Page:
Declaring its Restock initiative was off to a “fantastic start” and on pace to deliver its promised financial results, The Kroger Co. on Thursday reported its fiscal first-quarter earnings exceeded internal expectations while raising the low end of its fiscal year earnings guidance, helping its stock jump by more than 10% in early trading.
For the period ended May 26, the Cincinnati-based retailer's total sales increased by 3.4% to $37.5 billion and net earnings, boosted by the sale of its convenience store business, jumped to $2 billion from $303 million in last year’s first quarter, or $626 million excluding impact of the sale. Sales excluding fuel increased by 2.3%; when excluding fuel and convenience store sales, they were up 2.8%.
Identical supermarket sales excluding fuel increased by 1.4% in the quarter. Gross margin was 21.8% of sales in the quarter; excluding fuel and a LIFO charge, gross margin decreased 13 basis points from the same period last year. The gross margin decline was lighter than some analysts anticipated and supported by cost controls that helped to offset higher investment in wages.
The Restock Kroger program, announced late last year, is a $900 million, three-year investment that officials said would reposition the company to better compete amid a changing consumer and retail landscape. During the quarter, Kroger announced several deals to advance that plan, including a partnership with the online supermarket Ocado; an acquisition of the meal-kit company Home Chef and expansion of Instacart delivery; and investments in wages and benefits for workers.
Digital sales soared by 66% in the quarter and the company’s private label portfolio, led by double-digit sales growth of its Simple Truth brand, accounted for its highest dollar share ever (26.7%). CEO Rodney McMullen said the program was on track to deliver on its projected financial results, including $6.5 billion in cash flow and $400 million in operating profits over the three-year period.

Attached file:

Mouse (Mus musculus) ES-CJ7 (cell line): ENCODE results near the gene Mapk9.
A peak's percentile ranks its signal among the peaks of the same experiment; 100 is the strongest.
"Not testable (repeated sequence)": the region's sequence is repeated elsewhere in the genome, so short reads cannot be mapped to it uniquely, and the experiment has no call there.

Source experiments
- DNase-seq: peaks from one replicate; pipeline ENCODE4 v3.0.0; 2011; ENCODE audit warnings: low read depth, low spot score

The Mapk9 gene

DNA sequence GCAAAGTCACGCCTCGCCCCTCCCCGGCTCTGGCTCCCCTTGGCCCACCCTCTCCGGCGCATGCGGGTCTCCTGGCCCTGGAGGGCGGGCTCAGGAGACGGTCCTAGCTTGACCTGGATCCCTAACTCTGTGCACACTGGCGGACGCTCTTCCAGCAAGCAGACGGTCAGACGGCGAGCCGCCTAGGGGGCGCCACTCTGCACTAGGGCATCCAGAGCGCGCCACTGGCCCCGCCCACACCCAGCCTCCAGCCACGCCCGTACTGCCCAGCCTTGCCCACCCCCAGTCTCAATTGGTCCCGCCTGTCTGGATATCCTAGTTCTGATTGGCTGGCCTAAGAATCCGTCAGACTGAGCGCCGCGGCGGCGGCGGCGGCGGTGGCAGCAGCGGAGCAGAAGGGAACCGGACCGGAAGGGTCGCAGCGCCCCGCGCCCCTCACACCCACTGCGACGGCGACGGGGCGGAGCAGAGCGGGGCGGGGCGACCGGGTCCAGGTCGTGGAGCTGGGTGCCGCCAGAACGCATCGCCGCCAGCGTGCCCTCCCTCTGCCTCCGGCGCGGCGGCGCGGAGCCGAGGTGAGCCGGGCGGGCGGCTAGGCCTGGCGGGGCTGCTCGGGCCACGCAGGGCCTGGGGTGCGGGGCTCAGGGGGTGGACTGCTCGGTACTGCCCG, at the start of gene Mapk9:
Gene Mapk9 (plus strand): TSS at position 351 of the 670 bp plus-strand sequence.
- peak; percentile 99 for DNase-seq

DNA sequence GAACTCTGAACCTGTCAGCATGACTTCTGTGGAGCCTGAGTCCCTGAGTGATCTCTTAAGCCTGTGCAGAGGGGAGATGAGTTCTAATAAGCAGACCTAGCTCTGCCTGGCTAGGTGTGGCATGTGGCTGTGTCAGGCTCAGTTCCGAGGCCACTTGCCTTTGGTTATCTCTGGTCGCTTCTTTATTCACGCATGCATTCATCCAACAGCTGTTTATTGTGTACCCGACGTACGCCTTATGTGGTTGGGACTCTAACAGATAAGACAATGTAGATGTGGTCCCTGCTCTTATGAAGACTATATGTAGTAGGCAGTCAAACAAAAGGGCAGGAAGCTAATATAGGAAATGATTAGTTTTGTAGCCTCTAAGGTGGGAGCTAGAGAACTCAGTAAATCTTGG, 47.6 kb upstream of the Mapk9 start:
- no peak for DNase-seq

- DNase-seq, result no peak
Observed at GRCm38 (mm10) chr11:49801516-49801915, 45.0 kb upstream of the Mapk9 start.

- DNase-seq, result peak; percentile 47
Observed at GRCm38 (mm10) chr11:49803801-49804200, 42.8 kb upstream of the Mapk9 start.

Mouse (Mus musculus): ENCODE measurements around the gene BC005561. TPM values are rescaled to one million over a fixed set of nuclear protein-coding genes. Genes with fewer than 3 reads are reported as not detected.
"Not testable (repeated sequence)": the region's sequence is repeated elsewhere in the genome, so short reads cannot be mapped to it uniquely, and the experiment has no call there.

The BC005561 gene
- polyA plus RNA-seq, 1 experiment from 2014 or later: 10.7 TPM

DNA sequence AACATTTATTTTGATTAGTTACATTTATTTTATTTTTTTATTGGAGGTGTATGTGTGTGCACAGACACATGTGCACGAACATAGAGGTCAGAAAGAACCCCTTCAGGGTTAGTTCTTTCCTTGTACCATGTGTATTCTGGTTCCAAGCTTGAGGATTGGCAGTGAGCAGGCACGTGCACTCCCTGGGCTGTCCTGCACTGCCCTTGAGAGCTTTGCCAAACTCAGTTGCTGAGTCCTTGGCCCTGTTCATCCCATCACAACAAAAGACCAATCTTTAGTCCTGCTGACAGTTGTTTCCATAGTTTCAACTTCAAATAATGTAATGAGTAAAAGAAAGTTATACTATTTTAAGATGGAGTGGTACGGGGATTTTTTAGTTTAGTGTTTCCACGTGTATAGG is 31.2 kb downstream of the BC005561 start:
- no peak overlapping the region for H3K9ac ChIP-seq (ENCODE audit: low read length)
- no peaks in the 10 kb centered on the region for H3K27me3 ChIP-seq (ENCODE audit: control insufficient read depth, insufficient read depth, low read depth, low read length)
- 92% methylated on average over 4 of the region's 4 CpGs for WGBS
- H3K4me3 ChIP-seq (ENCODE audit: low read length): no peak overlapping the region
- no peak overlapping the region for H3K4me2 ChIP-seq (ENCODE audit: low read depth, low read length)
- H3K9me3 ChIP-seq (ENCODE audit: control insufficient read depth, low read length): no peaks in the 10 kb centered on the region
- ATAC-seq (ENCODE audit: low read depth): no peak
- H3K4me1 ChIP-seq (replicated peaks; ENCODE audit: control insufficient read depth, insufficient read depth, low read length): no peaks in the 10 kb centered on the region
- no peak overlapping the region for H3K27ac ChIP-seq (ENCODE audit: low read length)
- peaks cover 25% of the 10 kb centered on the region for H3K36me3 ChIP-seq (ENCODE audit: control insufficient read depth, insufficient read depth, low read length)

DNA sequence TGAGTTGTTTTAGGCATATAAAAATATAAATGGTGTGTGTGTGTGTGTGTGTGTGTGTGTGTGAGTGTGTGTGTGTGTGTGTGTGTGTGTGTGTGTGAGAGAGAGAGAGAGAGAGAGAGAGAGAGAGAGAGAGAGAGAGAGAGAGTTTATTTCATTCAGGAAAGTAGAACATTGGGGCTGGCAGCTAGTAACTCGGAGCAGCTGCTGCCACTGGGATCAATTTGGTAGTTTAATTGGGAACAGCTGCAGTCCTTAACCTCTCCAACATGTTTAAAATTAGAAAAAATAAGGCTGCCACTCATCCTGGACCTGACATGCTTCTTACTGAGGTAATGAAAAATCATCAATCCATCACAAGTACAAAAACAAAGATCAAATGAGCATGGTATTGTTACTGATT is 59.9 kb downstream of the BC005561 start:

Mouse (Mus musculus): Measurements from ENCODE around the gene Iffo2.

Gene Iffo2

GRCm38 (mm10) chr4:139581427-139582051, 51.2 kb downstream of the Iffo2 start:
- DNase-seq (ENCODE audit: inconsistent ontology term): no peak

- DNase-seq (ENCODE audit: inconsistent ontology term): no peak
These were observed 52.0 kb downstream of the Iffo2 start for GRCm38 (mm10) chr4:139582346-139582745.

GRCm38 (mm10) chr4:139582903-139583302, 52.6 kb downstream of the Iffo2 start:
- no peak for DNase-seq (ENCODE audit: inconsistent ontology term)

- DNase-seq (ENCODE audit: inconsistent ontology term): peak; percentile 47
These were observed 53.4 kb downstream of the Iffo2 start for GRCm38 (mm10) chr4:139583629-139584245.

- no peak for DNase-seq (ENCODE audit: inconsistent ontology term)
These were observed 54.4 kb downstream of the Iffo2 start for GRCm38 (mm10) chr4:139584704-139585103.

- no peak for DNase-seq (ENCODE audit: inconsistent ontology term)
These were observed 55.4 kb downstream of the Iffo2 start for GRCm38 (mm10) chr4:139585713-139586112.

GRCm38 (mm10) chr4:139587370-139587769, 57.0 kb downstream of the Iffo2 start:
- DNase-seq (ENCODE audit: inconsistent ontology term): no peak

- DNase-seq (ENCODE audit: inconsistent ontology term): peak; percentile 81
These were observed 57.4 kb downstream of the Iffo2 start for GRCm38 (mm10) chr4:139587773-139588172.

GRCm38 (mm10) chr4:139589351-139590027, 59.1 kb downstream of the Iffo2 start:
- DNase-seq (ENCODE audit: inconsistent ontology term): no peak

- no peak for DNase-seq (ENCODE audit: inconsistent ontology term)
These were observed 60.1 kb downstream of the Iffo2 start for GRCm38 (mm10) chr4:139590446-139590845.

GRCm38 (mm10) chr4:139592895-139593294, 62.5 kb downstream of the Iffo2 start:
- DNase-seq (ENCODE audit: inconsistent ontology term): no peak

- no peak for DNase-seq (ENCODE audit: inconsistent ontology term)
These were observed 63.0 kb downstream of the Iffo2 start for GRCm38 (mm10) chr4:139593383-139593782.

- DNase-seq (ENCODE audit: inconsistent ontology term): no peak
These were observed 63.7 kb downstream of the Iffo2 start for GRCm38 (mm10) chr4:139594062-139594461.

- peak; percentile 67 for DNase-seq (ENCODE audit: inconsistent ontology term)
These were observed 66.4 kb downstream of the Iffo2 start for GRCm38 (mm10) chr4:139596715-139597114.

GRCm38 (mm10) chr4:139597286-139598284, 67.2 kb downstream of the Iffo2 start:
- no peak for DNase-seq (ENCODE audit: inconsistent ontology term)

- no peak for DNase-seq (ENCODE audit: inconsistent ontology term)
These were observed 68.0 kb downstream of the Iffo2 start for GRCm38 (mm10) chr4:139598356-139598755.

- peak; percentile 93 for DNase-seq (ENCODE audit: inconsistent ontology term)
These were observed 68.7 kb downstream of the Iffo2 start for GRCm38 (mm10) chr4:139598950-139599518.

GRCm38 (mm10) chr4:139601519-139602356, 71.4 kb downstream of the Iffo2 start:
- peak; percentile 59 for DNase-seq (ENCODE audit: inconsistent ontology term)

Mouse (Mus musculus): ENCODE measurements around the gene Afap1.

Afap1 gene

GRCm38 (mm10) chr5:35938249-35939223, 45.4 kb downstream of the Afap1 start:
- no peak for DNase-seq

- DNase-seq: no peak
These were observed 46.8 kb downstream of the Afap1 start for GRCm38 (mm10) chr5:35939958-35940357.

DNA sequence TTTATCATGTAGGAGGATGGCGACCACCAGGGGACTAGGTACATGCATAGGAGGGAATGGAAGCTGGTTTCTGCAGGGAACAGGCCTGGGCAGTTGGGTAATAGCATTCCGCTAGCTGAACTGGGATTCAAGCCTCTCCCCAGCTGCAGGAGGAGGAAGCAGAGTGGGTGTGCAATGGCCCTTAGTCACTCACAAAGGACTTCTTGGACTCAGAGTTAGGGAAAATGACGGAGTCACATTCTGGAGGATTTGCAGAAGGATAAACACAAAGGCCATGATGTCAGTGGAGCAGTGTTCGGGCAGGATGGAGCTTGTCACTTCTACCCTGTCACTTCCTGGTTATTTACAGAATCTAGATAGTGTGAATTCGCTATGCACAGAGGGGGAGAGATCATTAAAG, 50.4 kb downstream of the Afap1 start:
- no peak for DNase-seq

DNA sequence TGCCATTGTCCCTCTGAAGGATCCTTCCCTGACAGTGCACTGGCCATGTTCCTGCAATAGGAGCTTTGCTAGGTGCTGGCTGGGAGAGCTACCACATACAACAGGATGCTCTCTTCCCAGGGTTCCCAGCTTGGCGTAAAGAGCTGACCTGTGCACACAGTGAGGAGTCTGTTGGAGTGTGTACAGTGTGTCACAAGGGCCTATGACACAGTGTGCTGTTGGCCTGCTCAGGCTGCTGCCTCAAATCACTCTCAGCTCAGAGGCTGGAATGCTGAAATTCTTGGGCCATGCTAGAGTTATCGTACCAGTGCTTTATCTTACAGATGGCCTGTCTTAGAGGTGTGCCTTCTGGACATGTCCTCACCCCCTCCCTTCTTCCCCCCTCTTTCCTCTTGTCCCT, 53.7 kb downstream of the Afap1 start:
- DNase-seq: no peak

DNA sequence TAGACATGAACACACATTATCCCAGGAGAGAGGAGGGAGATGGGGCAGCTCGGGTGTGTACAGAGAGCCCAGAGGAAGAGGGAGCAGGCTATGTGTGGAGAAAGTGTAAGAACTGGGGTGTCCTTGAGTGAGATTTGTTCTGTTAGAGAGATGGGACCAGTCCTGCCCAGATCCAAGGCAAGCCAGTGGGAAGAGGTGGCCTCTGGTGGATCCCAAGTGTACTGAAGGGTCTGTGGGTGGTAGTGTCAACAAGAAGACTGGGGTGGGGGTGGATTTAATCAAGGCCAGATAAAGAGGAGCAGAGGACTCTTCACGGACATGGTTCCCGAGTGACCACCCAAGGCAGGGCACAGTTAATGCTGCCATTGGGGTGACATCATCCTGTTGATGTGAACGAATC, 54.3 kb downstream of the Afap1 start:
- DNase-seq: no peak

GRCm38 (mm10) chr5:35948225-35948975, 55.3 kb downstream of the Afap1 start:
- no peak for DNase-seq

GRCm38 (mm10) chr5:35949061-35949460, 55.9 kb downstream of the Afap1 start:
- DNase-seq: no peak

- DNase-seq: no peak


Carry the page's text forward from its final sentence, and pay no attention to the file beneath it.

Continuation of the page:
“Restock Kroger is off to a fantastic start," McMullen said. "Everything we do supports our customers engaging seamlessly with Kroger," which he said "is creating the future of retail by innovating our core business and adding exciting partnerships like Ocado and our planned merger with Home Chef. We are on track to generate the free cash flow and incremental FIFO operating profit that we committed to in Restock Kroger." He also said the company is "confident in our ability to deliver on our plans for the year and our long-term vision to serve America through food inspiration and uplift.”
Kroger also said it was changing its definition of comps so as to include its Specialty Pharmacy and ship-to-home businesses. Using this definition, Kroger’s nonfuel comps increased by 1.9%. Updated fiscal year guidance using this new definition calls for nonfuel comp increases in the range of 2% to 2.5%.
Using the previous definition, Kroger in March had forecast comp gains of 1.5% to 2% for the year. Underlying supermarket comp guidance would remain the same, officials said.
Kroger raised the low end of its net earnings guidance range to $3.64 to $3.79 per share for 2018, vs. previous expectations of $3.59 to $3.79. Adjusted net earnings guidance was also up by a nickel on the low end and is now expected to be in the range of $2 to $2.15 per share.
Capital investments, excluding mergers, acquisitions and purchases of leased facilities, will be approximately $3 billion in 2018, reiterating previous projections.